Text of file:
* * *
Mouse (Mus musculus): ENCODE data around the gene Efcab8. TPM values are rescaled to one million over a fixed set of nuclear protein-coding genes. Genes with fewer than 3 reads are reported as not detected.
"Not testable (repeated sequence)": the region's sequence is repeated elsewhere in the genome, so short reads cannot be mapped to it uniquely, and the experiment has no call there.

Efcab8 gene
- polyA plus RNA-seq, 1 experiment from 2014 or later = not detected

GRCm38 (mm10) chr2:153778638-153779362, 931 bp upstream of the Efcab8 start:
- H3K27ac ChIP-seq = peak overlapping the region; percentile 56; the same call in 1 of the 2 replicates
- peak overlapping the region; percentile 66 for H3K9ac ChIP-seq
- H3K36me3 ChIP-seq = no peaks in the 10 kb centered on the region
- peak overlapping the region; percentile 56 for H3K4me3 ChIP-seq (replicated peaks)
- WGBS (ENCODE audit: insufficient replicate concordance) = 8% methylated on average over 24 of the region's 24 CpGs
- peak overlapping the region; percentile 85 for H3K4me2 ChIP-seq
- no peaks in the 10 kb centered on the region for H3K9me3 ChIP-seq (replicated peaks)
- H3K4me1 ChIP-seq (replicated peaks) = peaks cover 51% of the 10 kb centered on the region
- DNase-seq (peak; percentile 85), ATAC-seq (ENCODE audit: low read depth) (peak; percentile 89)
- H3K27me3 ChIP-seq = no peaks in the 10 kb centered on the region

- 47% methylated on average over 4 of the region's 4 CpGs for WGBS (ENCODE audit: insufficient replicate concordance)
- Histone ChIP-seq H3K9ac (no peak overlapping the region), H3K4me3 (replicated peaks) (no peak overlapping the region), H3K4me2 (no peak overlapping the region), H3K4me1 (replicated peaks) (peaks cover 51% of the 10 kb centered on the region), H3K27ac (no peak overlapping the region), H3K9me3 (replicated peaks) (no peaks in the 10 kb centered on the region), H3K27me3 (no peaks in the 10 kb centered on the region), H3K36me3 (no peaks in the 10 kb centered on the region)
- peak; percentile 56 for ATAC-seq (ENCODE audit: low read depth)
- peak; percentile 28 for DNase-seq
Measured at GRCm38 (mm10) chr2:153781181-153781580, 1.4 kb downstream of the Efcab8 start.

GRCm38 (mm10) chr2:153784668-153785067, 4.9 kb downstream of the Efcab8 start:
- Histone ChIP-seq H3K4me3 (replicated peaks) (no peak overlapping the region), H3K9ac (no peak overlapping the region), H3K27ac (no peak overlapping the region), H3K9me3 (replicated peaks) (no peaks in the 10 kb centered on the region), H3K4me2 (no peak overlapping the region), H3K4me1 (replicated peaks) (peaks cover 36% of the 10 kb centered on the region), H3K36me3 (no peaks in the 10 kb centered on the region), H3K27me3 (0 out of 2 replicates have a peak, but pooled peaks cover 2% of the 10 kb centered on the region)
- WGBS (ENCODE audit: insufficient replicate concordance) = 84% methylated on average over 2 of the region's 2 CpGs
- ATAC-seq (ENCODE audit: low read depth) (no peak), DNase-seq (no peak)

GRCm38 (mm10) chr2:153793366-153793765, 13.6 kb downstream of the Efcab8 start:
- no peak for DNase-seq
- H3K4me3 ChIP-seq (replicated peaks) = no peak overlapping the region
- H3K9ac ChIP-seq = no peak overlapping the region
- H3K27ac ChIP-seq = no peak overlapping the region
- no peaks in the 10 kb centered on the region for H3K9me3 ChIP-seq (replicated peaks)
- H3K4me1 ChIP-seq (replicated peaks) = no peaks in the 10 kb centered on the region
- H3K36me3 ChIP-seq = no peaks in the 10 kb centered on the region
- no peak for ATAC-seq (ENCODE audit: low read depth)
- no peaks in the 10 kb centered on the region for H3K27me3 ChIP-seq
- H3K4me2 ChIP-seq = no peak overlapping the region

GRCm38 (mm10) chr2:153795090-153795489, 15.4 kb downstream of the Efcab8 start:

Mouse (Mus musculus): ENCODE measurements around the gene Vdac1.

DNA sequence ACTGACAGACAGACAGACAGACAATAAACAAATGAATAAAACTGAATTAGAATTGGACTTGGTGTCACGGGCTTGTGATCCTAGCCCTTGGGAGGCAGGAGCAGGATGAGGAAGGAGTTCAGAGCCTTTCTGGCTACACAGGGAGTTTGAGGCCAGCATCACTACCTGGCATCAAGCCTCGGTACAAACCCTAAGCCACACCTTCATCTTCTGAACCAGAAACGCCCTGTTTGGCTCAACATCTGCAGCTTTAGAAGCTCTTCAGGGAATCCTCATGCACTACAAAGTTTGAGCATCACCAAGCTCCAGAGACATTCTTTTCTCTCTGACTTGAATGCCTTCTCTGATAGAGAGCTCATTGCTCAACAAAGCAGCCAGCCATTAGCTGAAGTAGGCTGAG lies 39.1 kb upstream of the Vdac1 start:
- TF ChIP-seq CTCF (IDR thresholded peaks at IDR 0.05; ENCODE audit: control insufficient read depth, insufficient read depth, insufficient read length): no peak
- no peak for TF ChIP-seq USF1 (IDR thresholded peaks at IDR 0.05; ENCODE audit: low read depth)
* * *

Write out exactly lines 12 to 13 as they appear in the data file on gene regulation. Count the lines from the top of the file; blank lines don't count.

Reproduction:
- no peaks in the 10 kb centered on the region for H3K9me3 ChIP-seq (replicated peaks)
- H3K4me1 ChIP-seq (replicated peaks) = peaks cover 51% of the 10 kb centered on the region